Columbia Threadneedle’s women investors on global markets and female models

As part of the International Women’s Day, Columbia Threadneedle’s women investors share their views on global markets and highlight their female role models.

Ann Steele (pictured), senior portfolio manager, European equities

“This has been the worst start for European equities in 40 years. The reasons have been the continued slowdown in China, destocking in industrials, and collapsing oil and other commodity prices.

Other worries include lower global growth than we have been used to in the last 15 years, which is not a good environment for the banks as bad debts worsen.

Sustained periods of negative interest rates polarise economies, and central banks – along with governments – should look for other stimulating policies (ideally fiscal).

Luckily – on the bright side – as a stock picker Europe’s world-class quality growth companies have become a bit cheaper and those with strong balance sheets and cash flow with high dividends look very attractive (companies such as Unilever, Reckitt Benckiser, Sika, Ryanair, BT, Amadeus, to name a few). Active investors have the opportunity of buying these at low prices.

Who is your female role model?

There are many groundbreaking and inspirational women in history from Cleopatra to Rosa Parks and Emmeline Pankhurst, Anne Frank, Queen Elizabeth II or JK Rowling.

Throughout history women have fought courageously and tirelessly to assert themselves as individuals in their field. Eleanor Roosevelt once challenged us all to “do one thing every day that scares you”.

In October 2012 a gunman boarded a school bus in Pakistan, asked a girl her name and what she was doing there, then shot her three times in the head.

Her crime? Speaking out about education for girls. On her recovery, Malala Yousafzai said: “I don’t want to be remembered as the girl who was shot. I want to be remembered as the girl who stood up” – what a role model in today’s difficult world.

I have worked hard to ensure my children have a good education that will allow them to reach their full potential, and I hope they too will make a difference.

Diane Sobin, head of US equities

After a sharp correction in the S&P500, valuation is the bright spot in the US market.

Our outlook on earnings is muted in a low inflation, modest GDP growth world; but the valuations seem to be reflecting the current bearish expectations.

The US consumer is in good shape with employment improved and consumer spending rising modestly, in part benefiting from low gasoline prices.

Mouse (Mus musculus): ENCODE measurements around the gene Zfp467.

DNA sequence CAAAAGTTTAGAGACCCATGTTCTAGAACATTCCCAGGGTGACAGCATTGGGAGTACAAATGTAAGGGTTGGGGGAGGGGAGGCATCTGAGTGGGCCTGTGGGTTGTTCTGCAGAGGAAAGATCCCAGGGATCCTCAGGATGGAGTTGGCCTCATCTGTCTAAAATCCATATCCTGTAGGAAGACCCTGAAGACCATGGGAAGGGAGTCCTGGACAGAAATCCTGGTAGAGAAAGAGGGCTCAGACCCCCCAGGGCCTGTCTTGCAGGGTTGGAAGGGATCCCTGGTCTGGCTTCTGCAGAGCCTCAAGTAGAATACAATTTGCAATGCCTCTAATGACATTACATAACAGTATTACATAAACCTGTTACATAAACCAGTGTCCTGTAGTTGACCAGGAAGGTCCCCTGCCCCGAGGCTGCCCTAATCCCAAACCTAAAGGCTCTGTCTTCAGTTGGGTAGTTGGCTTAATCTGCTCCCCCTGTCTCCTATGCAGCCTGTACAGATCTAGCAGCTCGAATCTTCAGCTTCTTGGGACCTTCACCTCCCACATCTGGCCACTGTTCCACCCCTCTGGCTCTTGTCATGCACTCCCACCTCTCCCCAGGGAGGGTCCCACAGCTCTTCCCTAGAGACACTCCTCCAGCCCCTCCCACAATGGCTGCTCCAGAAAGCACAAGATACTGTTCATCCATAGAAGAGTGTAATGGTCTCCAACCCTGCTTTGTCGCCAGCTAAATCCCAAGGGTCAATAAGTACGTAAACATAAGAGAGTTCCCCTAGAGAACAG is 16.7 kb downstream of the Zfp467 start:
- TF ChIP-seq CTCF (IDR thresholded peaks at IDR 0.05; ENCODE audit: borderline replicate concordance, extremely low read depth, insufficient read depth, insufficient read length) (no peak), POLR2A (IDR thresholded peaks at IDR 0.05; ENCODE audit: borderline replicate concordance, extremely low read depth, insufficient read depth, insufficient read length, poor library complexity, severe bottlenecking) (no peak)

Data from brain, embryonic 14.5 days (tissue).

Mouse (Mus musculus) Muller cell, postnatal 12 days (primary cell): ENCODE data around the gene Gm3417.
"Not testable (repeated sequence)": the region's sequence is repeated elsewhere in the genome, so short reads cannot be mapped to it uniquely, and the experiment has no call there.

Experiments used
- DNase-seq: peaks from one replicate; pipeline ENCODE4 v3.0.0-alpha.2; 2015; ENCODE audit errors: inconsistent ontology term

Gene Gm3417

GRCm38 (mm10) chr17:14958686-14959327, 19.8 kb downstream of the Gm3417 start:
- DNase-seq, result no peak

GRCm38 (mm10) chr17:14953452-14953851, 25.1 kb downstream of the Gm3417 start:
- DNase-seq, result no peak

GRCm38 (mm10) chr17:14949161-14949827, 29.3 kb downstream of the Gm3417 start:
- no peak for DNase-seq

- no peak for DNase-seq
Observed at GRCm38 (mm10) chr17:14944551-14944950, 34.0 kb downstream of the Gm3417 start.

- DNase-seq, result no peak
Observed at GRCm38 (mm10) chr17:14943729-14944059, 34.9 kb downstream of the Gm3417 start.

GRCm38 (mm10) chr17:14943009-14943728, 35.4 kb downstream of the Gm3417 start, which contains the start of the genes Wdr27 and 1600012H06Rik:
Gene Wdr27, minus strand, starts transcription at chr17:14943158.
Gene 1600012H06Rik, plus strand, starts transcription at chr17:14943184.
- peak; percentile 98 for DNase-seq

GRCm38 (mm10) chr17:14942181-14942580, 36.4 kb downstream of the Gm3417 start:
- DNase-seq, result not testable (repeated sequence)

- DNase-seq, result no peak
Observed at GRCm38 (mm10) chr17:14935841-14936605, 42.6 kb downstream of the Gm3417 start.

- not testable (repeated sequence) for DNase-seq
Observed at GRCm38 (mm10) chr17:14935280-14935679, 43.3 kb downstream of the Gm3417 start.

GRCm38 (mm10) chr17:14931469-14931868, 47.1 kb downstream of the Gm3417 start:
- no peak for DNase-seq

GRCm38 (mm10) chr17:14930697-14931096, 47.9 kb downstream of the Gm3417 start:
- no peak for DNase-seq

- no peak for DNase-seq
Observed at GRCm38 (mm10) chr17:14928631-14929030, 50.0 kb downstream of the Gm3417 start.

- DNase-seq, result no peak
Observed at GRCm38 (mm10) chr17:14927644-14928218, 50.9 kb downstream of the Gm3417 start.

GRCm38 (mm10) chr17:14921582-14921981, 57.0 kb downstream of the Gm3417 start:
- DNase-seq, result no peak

Who is your female role model?

I was fortunate to have two female role models in the asset management industry early in my career. When I was at university in New York City, I had the opportunity to work in a support role with Webster Management, a division of Kidder Peabody.

I had the honour of working with a senior portfolio manager, Kathy Flynn, who worked as a co-manager with a man.

Both were leaders and research innovators in equity fund management and she was a chartered financial analyst. Seeing the way they worked together and achieved performance through rigorous debate and mutual respect inspired me to pursue my career path in fund management. Being exposed to a diverse team (although not thinking about it at the time) seemed a natural environment to me.

Although in a different role from our business, but an impressive leader all the same, is Bridget Macaskill, then CEO of Oppenheimer funds when I joined in 1995.

Bridget brought the skills of a consumer industry executive to the financial services world and was instrumental in the rebranding at the company (which has endured to today). Despite several male colleagues who challenged Bridget on this campaign, she reigned successful in the launch.

I always admired her creativity and client focus and, in particular, launching a program on engaging women in investing, far before it was in vogue. She was a true executive champion for women in our industry.

Cathrine de Coninck-Lopez, sustainable and responsible investment officer

Responsible investing continues to grow with our clients and the wider stakeholder group becoming increasingly aware of the ability to incorporate principles of social and environmental value creation with financial returns.